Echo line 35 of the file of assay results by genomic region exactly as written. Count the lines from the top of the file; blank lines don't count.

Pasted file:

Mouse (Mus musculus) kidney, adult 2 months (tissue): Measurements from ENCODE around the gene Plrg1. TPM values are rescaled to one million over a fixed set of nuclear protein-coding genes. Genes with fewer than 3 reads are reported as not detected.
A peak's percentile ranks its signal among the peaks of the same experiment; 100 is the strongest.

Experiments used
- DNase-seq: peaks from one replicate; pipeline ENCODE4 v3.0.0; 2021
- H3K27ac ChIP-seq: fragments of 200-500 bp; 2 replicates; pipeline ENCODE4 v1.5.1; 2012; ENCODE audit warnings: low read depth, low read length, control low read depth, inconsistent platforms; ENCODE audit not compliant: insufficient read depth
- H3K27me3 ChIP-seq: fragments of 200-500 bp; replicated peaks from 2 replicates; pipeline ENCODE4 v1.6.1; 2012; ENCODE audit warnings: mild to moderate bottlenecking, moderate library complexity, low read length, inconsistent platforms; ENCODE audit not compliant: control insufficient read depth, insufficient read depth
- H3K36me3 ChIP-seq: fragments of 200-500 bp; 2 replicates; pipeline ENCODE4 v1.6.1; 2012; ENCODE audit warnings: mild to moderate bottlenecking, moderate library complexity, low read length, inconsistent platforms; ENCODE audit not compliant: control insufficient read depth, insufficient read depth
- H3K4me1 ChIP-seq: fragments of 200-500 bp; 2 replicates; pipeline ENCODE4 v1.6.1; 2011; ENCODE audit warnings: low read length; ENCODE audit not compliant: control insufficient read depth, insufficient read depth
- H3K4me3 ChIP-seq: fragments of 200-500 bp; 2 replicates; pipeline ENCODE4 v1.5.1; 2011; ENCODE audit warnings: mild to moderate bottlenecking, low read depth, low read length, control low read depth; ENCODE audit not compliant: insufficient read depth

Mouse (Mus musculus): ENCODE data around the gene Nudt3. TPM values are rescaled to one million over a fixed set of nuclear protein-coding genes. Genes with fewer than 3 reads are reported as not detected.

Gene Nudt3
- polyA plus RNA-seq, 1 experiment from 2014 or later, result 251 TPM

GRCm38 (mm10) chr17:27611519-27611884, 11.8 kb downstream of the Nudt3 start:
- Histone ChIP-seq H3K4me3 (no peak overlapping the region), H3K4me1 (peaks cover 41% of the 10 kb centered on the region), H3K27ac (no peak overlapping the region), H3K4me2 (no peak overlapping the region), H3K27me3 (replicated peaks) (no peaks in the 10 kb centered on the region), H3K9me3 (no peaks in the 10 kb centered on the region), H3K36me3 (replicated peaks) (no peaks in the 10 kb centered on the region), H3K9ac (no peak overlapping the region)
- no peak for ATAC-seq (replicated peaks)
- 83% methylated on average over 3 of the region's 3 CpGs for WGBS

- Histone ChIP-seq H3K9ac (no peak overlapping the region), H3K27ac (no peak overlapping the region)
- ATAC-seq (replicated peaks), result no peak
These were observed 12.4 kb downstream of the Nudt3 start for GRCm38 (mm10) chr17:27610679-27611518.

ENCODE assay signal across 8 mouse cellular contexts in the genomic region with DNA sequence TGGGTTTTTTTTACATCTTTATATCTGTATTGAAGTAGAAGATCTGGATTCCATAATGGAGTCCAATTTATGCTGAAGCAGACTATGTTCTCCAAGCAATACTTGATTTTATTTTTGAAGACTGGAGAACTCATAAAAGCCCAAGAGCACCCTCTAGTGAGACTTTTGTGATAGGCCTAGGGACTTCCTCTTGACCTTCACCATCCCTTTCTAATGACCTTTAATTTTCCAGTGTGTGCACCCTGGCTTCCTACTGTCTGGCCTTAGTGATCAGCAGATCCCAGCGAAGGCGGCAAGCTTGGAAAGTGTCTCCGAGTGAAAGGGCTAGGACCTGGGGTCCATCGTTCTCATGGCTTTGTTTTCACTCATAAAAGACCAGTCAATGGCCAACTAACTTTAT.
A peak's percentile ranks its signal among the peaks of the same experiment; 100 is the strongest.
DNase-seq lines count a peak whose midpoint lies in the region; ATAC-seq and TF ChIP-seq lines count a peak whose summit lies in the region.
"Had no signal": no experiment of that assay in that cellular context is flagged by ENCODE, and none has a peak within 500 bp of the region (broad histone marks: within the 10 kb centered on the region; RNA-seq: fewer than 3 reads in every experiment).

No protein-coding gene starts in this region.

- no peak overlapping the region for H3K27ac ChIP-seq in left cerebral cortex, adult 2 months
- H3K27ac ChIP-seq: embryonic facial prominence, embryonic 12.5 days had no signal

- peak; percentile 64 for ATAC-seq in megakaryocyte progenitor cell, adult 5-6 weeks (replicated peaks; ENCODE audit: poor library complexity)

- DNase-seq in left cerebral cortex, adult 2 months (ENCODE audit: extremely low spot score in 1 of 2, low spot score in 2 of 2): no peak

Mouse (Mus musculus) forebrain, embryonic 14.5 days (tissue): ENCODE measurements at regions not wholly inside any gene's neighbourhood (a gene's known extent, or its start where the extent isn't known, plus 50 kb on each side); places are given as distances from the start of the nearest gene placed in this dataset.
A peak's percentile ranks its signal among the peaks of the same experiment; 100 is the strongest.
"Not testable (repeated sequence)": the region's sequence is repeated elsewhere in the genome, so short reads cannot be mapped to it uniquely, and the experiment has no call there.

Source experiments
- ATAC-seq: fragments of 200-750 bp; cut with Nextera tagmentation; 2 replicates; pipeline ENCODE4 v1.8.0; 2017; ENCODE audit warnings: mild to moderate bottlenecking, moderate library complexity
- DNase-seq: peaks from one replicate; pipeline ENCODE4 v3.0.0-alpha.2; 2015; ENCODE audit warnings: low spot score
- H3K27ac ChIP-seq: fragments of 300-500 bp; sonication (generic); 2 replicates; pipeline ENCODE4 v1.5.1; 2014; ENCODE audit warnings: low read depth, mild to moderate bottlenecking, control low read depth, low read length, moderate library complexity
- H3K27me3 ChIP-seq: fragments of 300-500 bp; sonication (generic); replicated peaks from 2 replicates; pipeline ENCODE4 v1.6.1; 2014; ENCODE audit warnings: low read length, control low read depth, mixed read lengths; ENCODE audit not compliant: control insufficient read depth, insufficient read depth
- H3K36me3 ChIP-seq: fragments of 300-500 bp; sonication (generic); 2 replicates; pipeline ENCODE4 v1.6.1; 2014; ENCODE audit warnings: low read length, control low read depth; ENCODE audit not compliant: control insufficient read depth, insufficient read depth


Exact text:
- H3K27ac ChIP-seq: fragments of 300-500 bp; sonication (generic); 2 replicates; pipeline ENCODE4 v1.5.1; 2014; ENCODE audit warnings: low read depth, mild to moderate bottlenecking, control low read depth, low read length, moderate library complexity